by Rob Gonsalves
'Shrek the Third,' the latest summer-season event to gross $500 billion within two hours of its release (or whatever), follows the irascible ogre (Mike Myers) into the terrifying prospect of fatherhood.At first, Shrek balks: he just wants to live in his swamp hovel with his beloved ogre wife Princess Fiona (Cameron Diaz). But the movie is about rising to your destiny and heeding the scary call of adulthood, which in Shrek’s case must mean reproduction. The Shrek films have tried awfully hard to preach acceptance and progressive thought, but the happily child-free in the audience may feel a bit left out in the cold. According to this film’s schematic, you get married, you have babies, and you don’t question it.
"Nicely done, but enough is probably enough."
That aside, Shrek the Third is about on par with its 2004 predecessor, leaving behind the overt fairy-tale parodies of the first film and bringing the hoary old characters to new witty life. For instance, here we have the kaffeeklatch of Snow White, Cinderella, Sleeping Beauty, and Rapunzel, voiced respectively by Amy Poehler, Amy Sedaris, Cheri Oteri, and Maya Rudolph. Except for Sedaris, who has considerable comedy chops of her own, that’s a formidable grouping of Saturday Night Live vets, to put alongside Myers and Eddie Murphy (who returns as the voice of the irrepressible Donkey). When the quartet of fairy-tale heroines bands together with Fiona, the soundtrack kicks into Kill Bill’s “Battle Without Honor or Humanity,” one of many free-floating adult pop-culture references.
The frog king (voiced too briefly by John Cleese, whose Python colleague Eric Idle turns up as Merlin) is on his last frog legs, and the throne must be passed to someone. Certainly not Shrek, who is offered the gig but swiftly demurs. No, it seems there’s another heir out there, a high-school dweeb named Arthur (Justin Timberlake), unaware of his destiny. Meanwhile, the blond, handsome and slimy Prince Charming (Rupert Everett), doomed to humiliating dinner theater, seeks to claw his way into the respect he feels is rightfully his; he gathers a group of villainous malcontents and launches an attack on the vulnerable kingdom.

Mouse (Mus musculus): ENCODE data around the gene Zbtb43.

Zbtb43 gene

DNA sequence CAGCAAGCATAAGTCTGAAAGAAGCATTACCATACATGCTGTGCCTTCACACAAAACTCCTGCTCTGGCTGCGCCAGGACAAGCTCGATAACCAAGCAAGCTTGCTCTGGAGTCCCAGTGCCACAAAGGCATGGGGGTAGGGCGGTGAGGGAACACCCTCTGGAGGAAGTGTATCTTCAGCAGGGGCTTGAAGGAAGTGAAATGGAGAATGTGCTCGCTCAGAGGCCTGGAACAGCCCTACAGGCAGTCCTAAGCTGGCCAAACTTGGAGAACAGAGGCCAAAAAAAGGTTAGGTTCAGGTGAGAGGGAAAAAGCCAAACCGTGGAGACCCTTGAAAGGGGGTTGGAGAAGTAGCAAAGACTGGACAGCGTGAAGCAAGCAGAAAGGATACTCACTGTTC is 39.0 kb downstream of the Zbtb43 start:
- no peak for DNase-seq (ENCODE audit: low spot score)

It’s a recent tradition for second sequels to be a bit busy; Spider-Man 3 threw in everything including the kitchen sink, and the same looks to be true of the upcoming Pirates of the Caribbean: At Franchise’s End. The third Shrek boasts a lot of diversions, including a body-switch between Donkey and the suave Puss in Boots (Antonio Banderas), but at 93 minutes it gets in and out fast while still leaving room for Myers to develop Shrek with layers of melancholy and doubt — at this point, with Austin Powers long played out, Shrek’s about the only bid for posterity he’s got. The animation gets sleeker with each entry — a shot of Prince Charming unleashing his hair in a Pantene-commercial moment subtly tells us how far computer imaging has come — and not many other $160 million blockbusters would make time for a rendition of “Live and Let Die” by grieving frogs. (The Shrek films have a history of musical hipness; Prince Charming rattles off a phrase that pays tribute to Bob Dylan.)
There’s the obligatory burp and fart humor for the kiddies, of course, but any film with the wherewithal to cast Ian McShane as Captain Hook has more going for it than flatulence. The Shrek franchise started out bumpy for me but has improved with each chapter, though I wonder how many more films this concept can hold. A trilogy is a nice neat number, though a $750 trillion opening weekend (or whatever) may make it hard for DreamWorks to leave well enough alone, and a fourth go-round has already been announced for 2010.The cynical suspicion arises that Shrek faces fatherhood so that his progeny can star in direct-to-DVD sequels without having to pay Mike Myers seven figures. Get married, have kids, make money for the corporation.
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originally posted: 05/21/07 07:58:27